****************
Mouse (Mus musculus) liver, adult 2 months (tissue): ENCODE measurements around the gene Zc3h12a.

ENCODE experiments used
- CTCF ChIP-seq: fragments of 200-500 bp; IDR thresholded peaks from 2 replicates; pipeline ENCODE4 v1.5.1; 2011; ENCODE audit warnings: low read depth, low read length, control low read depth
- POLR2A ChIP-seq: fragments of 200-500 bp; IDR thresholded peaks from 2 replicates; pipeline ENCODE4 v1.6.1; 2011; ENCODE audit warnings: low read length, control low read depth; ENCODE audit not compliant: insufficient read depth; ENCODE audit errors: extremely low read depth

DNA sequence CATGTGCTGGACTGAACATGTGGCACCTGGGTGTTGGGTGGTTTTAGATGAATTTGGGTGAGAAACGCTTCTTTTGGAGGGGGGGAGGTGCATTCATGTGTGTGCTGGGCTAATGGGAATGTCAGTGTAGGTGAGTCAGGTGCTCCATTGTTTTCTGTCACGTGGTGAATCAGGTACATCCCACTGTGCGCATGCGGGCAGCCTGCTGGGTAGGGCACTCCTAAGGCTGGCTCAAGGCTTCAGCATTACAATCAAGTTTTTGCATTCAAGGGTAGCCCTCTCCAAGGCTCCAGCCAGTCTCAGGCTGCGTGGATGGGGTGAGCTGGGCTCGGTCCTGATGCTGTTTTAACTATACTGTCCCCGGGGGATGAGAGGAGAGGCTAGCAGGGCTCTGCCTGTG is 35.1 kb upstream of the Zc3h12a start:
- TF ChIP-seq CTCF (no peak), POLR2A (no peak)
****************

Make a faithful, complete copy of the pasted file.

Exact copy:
Mouse (Mus musculus) liver, adult 2 months (tissue): ENCODE measurements around the gene Zc3h12a.

ENCODE experiments used
- CTCF ChIP-seq: fragments of 200-500 bp; IDR thresholded peaks from 2 replicates; pipeline ENCODE4 v1.5.1; 2011; ENCODE audit warnings: low read depth, low read length, control low read depth
- POLR2A ChIP-seq: fragments of 200-500 bp; IDR thresholded peaks from 2 replicates; pipeline ENCODE4 v1.6.1; 2011; ENCODE audit warnings: low read length, control low read depth; ENCODE audit not compliant: insufficient read depth; ENCODE audit errors: extremely low read depth

DNA sequence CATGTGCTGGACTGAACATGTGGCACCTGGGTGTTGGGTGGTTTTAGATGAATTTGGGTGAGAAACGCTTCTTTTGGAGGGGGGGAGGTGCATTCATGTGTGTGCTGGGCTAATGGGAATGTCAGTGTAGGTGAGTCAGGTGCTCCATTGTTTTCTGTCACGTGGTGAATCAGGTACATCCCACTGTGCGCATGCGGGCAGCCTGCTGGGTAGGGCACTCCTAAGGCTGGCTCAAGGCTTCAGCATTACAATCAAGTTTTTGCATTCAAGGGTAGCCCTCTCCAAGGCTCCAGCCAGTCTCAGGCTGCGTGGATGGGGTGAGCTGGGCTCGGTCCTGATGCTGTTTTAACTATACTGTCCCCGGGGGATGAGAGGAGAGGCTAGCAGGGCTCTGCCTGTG is 35.1 kb upstream of the Zc3h12a start:
- TF ChIP-seq CTCF (no peak), POLR2A (no peak)